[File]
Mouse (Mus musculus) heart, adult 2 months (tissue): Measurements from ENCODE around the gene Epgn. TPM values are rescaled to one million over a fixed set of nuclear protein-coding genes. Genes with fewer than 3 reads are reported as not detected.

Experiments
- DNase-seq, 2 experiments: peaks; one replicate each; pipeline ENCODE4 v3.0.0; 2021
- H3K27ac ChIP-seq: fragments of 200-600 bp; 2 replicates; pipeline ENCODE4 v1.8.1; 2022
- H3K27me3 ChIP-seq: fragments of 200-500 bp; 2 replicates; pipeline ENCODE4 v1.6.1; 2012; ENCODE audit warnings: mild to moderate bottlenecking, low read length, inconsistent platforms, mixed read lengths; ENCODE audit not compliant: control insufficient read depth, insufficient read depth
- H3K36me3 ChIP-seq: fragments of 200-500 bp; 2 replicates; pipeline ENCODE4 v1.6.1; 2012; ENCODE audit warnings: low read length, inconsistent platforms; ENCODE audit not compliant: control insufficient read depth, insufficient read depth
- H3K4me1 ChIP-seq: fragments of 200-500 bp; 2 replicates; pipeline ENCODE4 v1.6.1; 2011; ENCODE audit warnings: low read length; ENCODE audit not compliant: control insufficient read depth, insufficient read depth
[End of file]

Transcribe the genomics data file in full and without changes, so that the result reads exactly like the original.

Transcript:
Mouse (Mus musculus) heart, adult 2 months (tissue): Measurements from ENCODE around the gene Epgn. TPM values are rescaled to one million over a fixed set of nuclear protein-coding genes. Genes with fewer than 3 reads are reported as not detected.

Experiments
- DNase-seq, 2 experiments: peaks; one replicate each; pipeline ENCODE4 v3.0.0; 2021
- H3K27ac ChIP-seq: fragments of 200-600 bp; 2 replicates; pipeline ENCODE4 v1.8.1; 2022
- H3K27me3 ChIP-seq: fragments of 200-500 bp; 2 replicates; pipeline ENCODE4 v1.6.1; 2012; ENCODE audit warnings: mild to moderate bottlenecking, low read length, inconsistent platforms, mixed read lengths; ENCODE audit not compliant: control insufficient read depth, insufficient read depth
- H3K36me3 ChIP-seq: fragments of 200-500 bp; 2 replicates; pipeline ENCODE4 v1.6.1; 2012; ENCODE audit warnings: low read length, inconsistent platforms; ENCODE audit not compliant: control insufficient read depth, insufficient read depth
- H3K4me1 ChIP-seq: fragments of 200-500 bp; 2 replicates; pipeline ENCODE4 v1.6.1; 2011; ENCODE audit warnings: low read length; ENCODE audit not compliant: control insufficient read depth, insufficient read depth